CCD Primer

Bracket Pulsing
CCD Grading
Cosmic Rays
Dark Current
Deep Depletion CCD
Detection Modes
Dual Capacity Mode
Dual Readout Mode
Dynamic Range
Etaloning in CCDs
UV Extension
Fiber Optics
Flat Fielding
Full Well Capacity
Image Calibration
Imager Architectures
Image Intensifiers
Kinetics Mode
Matching Resolution
MPP Mode
Noise Sources
On-chip Multiplication Gain
Open Poly CCD
Optical Window
Quantum Efficiency
Readout vs Frame Rate
Reducing Dark Current
Saturation/ Blooming
Signal to Noise Ratio
Spurious Charge
XP Cooling


 CCD Grading

Manufacturers of CCDs grade devices according to the number and type of defective pixels. The manufacturing yield of each sensor grade strongly affects the CCD cost; the more perfect the sensor, the higher its cost. Because the CCD is a large-cost component in the overall camera system, the choice of sensor grade is an important consideration when purchasing a camera. Unfortunately, each CCD manufacturer uses a different scheme to grade devices.

Grading schemes typically run from a grade 0 device, designating the highest quality available (nominally defect-free), to grade 1, 2, or 3, with the number of defects increasing with the grade number. Defect amounts are defined by the manufacturer in terms of number of pixels, columns, or clusters whose response differs by N%. The deviation, N, is defined independently by each CCD manufacturer and definitions vary widely.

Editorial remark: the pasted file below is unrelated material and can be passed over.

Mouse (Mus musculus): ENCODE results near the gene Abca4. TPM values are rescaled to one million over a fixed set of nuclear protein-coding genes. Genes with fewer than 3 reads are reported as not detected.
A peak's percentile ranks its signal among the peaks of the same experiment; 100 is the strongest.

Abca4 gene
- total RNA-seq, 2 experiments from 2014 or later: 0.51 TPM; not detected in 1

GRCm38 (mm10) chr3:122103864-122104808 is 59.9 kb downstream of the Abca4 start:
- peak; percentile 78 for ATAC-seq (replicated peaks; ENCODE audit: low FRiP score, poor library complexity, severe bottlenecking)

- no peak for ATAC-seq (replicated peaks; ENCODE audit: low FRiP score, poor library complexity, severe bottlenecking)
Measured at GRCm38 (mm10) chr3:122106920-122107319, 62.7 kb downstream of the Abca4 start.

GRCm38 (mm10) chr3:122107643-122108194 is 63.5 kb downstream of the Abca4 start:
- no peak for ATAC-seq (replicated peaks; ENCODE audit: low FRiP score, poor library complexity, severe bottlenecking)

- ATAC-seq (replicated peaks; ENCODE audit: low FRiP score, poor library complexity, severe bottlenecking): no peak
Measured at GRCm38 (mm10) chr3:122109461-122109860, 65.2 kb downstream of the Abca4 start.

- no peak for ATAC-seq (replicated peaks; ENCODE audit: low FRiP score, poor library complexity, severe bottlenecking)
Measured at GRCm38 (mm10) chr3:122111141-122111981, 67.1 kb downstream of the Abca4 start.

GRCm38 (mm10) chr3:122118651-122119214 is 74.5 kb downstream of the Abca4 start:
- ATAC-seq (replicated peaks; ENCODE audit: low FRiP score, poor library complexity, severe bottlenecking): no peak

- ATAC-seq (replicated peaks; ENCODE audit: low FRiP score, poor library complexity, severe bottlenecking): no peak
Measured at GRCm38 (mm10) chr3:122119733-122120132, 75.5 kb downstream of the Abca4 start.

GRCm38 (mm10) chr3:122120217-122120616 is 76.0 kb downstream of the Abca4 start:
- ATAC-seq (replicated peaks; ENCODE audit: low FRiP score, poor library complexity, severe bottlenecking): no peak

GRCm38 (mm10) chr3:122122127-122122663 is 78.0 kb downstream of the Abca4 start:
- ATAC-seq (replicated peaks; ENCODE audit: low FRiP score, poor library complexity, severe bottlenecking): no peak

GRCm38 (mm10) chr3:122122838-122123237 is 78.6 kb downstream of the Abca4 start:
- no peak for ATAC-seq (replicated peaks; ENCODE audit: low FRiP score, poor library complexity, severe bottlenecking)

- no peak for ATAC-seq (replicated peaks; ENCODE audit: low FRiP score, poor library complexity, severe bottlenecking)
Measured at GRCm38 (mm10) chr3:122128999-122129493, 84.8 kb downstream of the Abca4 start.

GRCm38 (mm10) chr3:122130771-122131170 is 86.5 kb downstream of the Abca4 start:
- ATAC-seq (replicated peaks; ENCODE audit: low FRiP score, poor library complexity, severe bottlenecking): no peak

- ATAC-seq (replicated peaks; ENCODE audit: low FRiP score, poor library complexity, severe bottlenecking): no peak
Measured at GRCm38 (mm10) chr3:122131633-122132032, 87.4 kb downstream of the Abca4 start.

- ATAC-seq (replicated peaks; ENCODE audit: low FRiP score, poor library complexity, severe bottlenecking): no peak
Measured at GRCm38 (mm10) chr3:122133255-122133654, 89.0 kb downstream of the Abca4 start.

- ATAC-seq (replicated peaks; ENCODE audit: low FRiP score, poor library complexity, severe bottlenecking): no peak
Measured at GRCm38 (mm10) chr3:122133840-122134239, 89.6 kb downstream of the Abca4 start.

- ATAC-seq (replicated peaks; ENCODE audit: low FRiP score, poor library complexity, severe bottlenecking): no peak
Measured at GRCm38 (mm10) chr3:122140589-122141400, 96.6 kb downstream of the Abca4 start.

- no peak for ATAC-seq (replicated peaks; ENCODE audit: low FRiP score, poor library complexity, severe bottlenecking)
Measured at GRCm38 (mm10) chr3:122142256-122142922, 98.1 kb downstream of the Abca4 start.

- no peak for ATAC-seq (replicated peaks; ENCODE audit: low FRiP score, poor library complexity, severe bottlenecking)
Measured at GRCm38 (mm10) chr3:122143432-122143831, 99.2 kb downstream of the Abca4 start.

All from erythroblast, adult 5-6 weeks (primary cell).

Central Zone:
The central zone is an area in the middle of the CCD array. The exact location and size varies with the manufacturer. Defects in this region are usually specified separately from the overall number of defects.

This is the group of pixels surrounding the defect in question, usually 10,000 pixels or less. Again, the exact specification is manufacturer-specific.

Point Defect:
A point defect is a pixel whose response differs by N% compared to the mean values of all pixels in the neighborhood. "N" can be as low as 6% or as high as 20%, depending on the manufacturer.

Cluster Defect:
This is a group of adjacent point defects. The maximum allowable number of defective pixels in a cluster varies between 3 and 9, depending on the manufacturer.

Column or Row Defect:
A column or row defect refers to a column or row, or partial column or row, whose response varies by at least N% from the neighborhood mean value. "N" is usually the same number reported for point defects.

Charge Trap:
A trap is a pixel that traps charge during the charge-transfer process. Charge transfers out of the trap at a lower rate, leading to charge being left behind. Once a trap is filled, a steady state is reached and it no longer consumes signal electrons. Some manufacturers give specifications for both the number of low-level traps (filled with typically <2000 e-) and high-level traps (filled with typically <10,000 e-). The physical location of the trap is also important, particularly for low-light applications. Traps in the serial register of the CCD can affect signal from nearly the entire sensor. Traps in a column only affect that columns signal. Traps are often quite dependent on the CCDs operating temperature.

Hot Defects:
Some defects (pixel, cluster, or column) are substantially brighter than adjacent regions. Often, this is due to higher-than-average dark current. These defects tend to disappear as the device is cooled. Because their location and dark current rate are constant, they can often be compensated for by dark current subtraction.